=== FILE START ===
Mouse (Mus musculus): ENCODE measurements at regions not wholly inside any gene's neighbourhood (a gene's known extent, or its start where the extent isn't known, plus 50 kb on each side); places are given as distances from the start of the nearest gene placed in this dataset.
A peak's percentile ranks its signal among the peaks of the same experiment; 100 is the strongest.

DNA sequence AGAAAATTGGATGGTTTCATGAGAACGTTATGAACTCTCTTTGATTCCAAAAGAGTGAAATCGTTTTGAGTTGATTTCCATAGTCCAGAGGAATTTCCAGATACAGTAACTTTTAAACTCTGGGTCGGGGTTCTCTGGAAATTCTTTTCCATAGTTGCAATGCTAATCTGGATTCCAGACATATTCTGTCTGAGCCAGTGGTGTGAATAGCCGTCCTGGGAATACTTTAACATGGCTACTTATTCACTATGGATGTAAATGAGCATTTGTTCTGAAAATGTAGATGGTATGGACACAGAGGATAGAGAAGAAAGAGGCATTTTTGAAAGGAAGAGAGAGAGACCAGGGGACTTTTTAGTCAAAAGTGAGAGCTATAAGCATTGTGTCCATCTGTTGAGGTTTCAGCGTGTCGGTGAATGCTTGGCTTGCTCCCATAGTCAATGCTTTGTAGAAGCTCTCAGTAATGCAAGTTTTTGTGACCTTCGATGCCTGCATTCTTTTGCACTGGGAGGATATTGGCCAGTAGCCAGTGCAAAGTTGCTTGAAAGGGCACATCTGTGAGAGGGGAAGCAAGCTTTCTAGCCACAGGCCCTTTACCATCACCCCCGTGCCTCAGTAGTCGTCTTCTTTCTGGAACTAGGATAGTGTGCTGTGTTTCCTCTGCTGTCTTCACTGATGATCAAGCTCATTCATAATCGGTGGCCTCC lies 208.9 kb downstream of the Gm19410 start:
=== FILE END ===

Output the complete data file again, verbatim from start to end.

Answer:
Mouse (Mus musculus): ENCODE measurements at regions not wholly inside any gene's neighbourhood (a gene's known extent, or its start where the extent isn't known, plus 50 kb on each side); places are given as distances from the start of the nearest gene placed in this dataset.
A peak's percentile ranks its signal among the peaks of the same experiment; 100 is the strongest.

DNA sequence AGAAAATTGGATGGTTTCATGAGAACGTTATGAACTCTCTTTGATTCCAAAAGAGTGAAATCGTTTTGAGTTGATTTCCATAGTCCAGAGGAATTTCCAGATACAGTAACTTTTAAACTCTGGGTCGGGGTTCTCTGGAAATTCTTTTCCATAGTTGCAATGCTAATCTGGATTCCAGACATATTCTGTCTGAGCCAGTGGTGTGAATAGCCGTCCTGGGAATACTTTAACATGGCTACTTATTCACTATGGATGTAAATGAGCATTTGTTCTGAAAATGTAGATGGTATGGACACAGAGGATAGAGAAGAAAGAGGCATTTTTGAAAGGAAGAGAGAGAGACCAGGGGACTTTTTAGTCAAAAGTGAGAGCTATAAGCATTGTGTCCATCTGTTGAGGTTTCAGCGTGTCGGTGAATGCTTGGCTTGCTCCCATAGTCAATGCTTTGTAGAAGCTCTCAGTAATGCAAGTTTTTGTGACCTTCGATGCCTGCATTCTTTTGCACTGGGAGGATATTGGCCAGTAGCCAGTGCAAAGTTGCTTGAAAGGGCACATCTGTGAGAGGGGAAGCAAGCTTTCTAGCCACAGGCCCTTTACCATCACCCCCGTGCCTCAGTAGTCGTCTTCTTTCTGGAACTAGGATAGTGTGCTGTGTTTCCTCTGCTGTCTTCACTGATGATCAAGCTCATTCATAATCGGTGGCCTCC lies 208.9 kb downstream of the Gm19410 start: